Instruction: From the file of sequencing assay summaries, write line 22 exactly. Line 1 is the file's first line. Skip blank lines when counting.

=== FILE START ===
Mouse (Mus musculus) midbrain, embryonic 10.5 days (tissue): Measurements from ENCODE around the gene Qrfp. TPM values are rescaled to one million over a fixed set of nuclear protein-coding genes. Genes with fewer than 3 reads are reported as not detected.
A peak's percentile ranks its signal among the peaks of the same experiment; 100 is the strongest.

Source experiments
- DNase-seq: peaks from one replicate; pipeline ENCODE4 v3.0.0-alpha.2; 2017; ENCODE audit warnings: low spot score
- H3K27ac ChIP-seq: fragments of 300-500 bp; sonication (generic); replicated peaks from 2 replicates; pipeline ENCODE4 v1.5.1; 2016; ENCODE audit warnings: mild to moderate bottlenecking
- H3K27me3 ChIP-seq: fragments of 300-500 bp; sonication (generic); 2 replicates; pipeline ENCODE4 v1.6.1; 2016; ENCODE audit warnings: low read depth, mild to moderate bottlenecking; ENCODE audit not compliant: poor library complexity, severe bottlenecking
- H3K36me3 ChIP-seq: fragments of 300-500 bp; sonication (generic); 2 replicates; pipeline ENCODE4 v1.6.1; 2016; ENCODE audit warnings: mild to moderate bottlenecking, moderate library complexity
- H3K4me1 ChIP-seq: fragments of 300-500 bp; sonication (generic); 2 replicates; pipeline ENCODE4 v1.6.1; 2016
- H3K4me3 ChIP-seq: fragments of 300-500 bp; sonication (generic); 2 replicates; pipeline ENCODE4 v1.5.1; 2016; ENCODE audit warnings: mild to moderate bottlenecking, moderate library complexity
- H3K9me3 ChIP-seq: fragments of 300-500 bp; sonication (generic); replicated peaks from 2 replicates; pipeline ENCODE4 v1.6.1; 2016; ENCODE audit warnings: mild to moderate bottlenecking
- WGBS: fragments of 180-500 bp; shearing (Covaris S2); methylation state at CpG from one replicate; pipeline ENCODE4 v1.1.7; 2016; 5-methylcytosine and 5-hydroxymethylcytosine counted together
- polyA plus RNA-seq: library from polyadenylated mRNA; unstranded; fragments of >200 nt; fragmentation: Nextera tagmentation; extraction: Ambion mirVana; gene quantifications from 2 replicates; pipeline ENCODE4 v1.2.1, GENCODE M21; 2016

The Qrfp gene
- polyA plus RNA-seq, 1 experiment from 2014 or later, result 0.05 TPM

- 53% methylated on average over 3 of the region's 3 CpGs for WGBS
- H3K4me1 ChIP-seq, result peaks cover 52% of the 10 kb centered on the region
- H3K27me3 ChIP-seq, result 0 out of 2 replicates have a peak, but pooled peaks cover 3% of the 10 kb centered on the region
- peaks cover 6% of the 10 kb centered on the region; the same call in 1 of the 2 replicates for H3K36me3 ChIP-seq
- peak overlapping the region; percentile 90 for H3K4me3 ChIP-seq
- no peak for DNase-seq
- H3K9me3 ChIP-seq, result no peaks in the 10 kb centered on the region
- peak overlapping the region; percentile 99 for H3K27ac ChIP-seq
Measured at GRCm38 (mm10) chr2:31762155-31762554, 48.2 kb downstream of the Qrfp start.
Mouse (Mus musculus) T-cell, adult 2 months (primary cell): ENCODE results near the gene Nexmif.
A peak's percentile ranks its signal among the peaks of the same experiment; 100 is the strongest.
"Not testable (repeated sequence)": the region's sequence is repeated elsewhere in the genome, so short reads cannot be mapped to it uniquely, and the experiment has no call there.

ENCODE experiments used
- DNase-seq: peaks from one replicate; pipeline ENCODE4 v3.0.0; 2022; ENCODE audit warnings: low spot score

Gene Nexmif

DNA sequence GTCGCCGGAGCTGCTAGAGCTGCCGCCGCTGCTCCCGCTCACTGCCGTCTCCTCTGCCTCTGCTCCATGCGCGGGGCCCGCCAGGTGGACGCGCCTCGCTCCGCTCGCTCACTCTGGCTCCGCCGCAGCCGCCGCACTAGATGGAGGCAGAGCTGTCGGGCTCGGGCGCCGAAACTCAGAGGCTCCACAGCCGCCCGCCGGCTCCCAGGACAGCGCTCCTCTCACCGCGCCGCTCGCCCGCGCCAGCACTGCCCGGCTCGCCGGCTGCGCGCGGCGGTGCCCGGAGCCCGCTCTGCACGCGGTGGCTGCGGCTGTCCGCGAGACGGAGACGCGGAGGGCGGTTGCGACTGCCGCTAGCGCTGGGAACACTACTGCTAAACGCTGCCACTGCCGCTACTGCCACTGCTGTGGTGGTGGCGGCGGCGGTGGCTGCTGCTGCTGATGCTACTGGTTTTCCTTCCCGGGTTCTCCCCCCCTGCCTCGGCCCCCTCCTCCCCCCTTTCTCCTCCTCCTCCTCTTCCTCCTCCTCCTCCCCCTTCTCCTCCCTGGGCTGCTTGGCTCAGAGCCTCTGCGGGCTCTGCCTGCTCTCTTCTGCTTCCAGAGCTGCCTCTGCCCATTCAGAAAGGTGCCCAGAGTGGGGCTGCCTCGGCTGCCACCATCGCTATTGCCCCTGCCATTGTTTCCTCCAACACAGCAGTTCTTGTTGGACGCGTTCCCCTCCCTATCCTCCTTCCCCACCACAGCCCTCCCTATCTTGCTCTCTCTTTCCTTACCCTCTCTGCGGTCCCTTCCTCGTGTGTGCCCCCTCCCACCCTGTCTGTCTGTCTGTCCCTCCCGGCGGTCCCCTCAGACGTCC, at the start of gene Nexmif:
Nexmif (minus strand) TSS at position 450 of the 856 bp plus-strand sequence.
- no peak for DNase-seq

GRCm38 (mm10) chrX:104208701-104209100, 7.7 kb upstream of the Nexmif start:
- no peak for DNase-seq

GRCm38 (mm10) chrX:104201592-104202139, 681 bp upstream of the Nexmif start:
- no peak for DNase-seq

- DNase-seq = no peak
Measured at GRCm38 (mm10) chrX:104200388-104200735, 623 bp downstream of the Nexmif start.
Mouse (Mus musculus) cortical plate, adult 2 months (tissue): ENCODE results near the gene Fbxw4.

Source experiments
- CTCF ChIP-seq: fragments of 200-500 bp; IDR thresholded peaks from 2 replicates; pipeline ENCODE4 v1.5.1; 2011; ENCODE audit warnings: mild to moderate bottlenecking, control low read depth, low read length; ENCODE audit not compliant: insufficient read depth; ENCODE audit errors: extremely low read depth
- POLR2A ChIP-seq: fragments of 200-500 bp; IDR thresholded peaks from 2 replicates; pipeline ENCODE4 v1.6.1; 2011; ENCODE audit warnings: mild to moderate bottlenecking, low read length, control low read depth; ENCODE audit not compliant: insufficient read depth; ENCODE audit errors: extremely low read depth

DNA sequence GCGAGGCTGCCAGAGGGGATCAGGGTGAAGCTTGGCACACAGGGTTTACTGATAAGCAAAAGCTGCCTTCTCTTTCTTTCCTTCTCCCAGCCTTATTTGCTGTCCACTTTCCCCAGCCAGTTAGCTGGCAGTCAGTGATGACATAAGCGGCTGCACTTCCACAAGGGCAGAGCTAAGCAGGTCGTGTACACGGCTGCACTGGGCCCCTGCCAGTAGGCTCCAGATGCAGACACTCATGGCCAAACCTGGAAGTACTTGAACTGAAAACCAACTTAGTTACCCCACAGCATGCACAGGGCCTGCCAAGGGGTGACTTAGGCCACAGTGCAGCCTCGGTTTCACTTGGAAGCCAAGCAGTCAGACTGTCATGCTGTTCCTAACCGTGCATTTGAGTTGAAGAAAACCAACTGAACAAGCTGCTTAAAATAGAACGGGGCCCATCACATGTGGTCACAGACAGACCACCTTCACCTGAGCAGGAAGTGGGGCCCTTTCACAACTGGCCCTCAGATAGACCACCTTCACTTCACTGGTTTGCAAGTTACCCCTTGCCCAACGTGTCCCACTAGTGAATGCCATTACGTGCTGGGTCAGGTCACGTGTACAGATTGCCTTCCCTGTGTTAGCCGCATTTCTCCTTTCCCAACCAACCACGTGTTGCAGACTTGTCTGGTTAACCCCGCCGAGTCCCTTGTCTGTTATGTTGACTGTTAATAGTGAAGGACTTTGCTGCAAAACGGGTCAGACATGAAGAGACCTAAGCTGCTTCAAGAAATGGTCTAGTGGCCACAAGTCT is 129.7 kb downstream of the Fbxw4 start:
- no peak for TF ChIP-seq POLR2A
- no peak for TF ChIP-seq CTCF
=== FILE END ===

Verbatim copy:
- peak overlapping the region; percentile 99 for H3K27ac ChIP-seq